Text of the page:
Transactions & Cases Detail
AndroGel lawsuits - Absence of causation dispositive in product liability
February 14, 2017
Pharmaceutical / Bio Life Sciences
60 Million CAD
In November of 2016 McCarthy Tétrault LLP successfully defended a proposed national class action commenced in Ontario against Abbott Products Laboratories, Limited, Abbott Products Inc., Abbott Products Canada Inc. (collectively, “Abbott”) and AbbVie Products LLC (“AbbVie”) relating to the sale of AndroGel, a topical testosterone medication. The proposed national class was on behalf of all Canadian men who were prescribed and used AndroGel in Canada from 2002 onward (the date of Health Canada marketing approval) and their spouses or other dependents entitled to advance derivative claims under provincial legislation. The court granted Abbott's motion for summary judgment, declaring that association is not enough to meet the standard for causation required in negligence cases.
The plaintiffs alleged that AndroGel caused serious cardiovascular events including heart attack, stroke, thromboembolic events and death. In addition, the plaintiffs alleged that AndroGel was marketed by Abbott for off-label uses relating to age-related testosterone deficiency and that the risks of treatment outweighed the benefits for patients with “lowT” due to age but without underlying medical conditions (i.e. for patients without what the FDA has recently described as “classical hypogonadism.”) The plaintiffs advanced claims in negligence (failure to warn and negligent design), unjust enrichment, pure economic loss and waiver of tort.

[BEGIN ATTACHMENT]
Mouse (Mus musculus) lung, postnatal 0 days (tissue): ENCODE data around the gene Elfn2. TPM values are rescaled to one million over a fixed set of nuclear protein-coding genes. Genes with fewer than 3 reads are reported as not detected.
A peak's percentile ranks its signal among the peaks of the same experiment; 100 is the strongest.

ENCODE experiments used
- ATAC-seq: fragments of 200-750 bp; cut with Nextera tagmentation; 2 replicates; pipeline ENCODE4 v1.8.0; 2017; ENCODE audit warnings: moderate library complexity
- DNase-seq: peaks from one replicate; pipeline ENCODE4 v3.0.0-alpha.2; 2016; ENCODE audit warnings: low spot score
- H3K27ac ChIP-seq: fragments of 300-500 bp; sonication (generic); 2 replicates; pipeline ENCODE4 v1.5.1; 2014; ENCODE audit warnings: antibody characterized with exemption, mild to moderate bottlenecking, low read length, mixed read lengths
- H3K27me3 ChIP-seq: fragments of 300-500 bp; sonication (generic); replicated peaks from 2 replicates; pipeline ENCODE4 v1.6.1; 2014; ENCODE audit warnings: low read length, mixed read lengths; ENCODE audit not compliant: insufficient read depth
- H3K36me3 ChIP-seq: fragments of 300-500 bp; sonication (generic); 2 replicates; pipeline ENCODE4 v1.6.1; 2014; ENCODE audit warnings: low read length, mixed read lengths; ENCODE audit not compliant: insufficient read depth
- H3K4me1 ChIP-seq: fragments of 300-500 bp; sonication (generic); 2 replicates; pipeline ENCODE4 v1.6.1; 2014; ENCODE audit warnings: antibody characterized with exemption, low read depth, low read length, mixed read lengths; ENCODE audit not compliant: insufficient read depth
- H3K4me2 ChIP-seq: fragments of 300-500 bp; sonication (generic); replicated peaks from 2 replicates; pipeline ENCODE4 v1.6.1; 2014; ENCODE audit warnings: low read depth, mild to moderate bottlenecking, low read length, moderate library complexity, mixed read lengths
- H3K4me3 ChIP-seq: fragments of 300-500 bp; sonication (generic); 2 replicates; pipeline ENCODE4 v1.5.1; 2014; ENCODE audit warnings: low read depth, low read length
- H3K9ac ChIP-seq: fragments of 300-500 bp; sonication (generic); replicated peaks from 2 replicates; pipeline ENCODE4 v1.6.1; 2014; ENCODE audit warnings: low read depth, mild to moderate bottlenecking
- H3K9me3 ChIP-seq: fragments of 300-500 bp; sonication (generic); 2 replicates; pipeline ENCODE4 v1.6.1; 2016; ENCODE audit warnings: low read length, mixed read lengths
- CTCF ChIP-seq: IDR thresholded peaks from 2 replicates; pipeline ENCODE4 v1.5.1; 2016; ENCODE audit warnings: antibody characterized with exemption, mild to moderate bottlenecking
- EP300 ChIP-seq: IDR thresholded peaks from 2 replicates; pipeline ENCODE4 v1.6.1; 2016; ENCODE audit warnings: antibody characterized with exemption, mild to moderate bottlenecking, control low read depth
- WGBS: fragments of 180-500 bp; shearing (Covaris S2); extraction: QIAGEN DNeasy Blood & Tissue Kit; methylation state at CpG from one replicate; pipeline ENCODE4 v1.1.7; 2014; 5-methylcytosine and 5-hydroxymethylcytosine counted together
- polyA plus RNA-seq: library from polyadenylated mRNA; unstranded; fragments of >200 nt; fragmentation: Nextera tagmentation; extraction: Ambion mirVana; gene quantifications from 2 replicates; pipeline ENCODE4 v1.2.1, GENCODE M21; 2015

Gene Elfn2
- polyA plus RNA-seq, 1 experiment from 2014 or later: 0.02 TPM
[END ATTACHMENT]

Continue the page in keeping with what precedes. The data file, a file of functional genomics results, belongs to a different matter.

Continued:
The Defendants moved for summary judgment prior to certification. The summary judgment motion was heard for over six days before Justice Perell, with reasons released on November 23, 2016. Justice Perell granted the Defendants’ summary judgment motion and dismissed the action.
Justice Perell held that the plaintiffs failed to meet their onus of proving general causation. While not deciding whether Abbott had breached the standard of care in warning physicians and the public, Justice Perell concluded that “the trend of the evidence, which showed compliance with regulatory standards, tended to favour Abbott” and that in any event, the absence of general causation was dispositive of the negligence claims. Justice Perell held that the plaintiffs’ claims in unjust enrichment, pure economic loss and waiver of tort failed on both the facts and the law. Notably, he rejected the arguments that AndroGel was being prescribed by doctors “off-label” and that it was a useless product.
Abbott and AbbVie were represented by Neil Finkelstein, Brandon Kain, Byron Shaw and Breanna Needham.
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